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Lecture 2

Biochemistry 2280A Lecture 2: 2 - Amino Acids

5 Pages
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Department
Biochemistry
Course Code
Biochemistry 2280A
Professor
Eric Ball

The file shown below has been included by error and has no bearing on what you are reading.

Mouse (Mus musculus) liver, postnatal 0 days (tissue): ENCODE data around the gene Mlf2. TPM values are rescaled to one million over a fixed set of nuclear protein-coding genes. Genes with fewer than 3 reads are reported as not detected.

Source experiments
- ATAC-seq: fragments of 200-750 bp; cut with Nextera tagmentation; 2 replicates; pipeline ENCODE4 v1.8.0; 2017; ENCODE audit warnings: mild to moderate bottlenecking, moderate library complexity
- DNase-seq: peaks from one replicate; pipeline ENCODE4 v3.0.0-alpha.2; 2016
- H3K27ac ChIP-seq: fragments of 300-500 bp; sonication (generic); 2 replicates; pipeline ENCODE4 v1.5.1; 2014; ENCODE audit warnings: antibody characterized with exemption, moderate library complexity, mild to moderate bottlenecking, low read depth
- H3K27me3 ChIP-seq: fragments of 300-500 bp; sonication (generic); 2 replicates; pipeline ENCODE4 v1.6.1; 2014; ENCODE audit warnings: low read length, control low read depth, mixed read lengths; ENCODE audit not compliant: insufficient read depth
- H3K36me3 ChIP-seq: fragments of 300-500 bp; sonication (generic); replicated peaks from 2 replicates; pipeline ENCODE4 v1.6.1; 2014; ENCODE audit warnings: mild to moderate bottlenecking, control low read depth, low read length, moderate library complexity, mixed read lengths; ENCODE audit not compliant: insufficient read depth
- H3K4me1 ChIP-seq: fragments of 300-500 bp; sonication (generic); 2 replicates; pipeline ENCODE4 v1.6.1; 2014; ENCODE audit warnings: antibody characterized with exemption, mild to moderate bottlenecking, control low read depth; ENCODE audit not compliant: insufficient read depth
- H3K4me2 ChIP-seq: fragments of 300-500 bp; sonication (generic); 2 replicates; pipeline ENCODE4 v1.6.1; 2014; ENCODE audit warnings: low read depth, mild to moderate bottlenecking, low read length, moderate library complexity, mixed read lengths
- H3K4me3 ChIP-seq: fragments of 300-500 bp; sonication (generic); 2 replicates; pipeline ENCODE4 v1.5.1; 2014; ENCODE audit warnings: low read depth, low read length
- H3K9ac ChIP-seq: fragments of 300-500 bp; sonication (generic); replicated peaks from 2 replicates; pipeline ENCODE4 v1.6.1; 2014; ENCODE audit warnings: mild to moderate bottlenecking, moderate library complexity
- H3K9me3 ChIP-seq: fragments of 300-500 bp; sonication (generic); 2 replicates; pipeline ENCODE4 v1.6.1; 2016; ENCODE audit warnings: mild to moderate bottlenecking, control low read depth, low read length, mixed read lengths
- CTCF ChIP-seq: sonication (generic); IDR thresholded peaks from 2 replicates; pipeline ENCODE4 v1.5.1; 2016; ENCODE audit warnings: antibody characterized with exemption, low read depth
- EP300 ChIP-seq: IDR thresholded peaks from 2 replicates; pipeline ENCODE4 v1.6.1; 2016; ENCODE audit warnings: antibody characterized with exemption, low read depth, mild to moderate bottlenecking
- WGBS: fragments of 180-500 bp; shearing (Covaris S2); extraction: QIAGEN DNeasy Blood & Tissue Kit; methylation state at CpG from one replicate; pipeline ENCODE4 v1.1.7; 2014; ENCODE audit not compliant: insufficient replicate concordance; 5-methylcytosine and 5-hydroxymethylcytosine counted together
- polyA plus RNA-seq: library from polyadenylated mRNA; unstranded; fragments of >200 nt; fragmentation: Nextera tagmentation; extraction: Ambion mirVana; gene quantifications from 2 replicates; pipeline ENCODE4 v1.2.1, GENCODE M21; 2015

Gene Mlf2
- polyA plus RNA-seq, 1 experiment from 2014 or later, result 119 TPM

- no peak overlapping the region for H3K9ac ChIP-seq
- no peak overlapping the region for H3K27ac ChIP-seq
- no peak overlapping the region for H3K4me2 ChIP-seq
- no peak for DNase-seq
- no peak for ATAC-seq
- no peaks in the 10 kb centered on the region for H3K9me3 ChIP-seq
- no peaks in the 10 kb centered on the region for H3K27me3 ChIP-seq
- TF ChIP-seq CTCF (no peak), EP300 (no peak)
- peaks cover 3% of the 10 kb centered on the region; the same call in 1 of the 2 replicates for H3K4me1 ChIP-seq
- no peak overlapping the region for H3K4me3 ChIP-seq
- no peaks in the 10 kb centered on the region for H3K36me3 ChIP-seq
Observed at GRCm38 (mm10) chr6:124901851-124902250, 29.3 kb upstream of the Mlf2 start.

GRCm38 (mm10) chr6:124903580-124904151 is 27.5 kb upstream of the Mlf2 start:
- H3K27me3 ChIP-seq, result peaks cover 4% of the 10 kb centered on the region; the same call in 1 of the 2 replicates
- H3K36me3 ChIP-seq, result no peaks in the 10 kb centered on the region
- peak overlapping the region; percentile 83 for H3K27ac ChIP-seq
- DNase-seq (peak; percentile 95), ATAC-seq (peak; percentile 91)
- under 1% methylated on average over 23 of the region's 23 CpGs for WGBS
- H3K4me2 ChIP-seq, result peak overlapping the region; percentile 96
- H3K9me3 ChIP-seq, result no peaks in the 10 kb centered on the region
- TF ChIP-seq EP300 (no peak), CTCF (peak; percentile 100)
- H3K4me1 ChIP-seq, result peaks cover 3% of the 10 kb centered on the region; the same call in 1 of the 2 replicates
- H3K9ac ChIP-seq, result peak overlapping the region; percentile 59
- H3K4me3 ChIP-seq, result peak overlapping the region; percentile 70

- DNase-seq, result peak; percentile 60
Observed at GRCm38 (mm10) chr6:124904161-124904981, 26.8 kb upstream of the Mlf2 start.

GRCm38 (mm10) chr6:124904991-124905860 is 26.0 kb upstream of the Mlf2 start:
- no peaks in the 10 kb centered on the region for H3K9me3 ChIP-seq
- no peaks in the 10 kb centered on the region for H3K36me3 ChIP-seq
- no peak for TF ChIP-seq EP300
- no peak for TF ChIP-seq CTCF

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** only these 20 are used to make Friday, September 11, 2015 proteins but others can be found due to modifications after the protein is Amino Acids made ** Meakin Lecture 2 By the end of today: - be able to calculate the charge of amino acid groups - understand logarithms and the pH scale - understand Ka and pKa - be able to calculate pH and pKa values - understand peptide bonds Net Charge - to predict the properties of a protein in solution we need to calculate the protein’s net charge - we’ll start by calculating the net charge of a single amino acid in solution - three parts of an amino acid can carry a charge in solution • amino group • carboxylic acid group side-chain (some amino acids) • - smallest you can add is H - disulfide bonds hold stuff in place Proteins Move Continuously in Aqueous Solutions - calculating net charge of an amino acid - need to know two things: • the strength of the group to attract a proton (pKa) • the number of protons available in solution (pH) The pH Scale - pH is the symbol for the logarithm of the reciprocal of the hydrogen ion concentration in gram atoms per litre - logarithm: the exponential that indicates the power to which a base number is raised to produce a given number (eg) 10^2 = 100 - pH = -log[H+] What is pKa? - pKa can be used to describe the strength of acids - lowering pH (increasing H+) - acidic & basic amino acids ionize (become charged) when placed in water will drive equilibrium to left - fraction of molecules that are - the chemical reaction is known as dissociation ionized decreases - when this reaction (—>) is in equilibrium, Ka = dissociation constant - net charge on group - Ka is a quantitative measure of the strength of an acid, or a “personal scale of acidity” decreases - ** for basic groups, fraction
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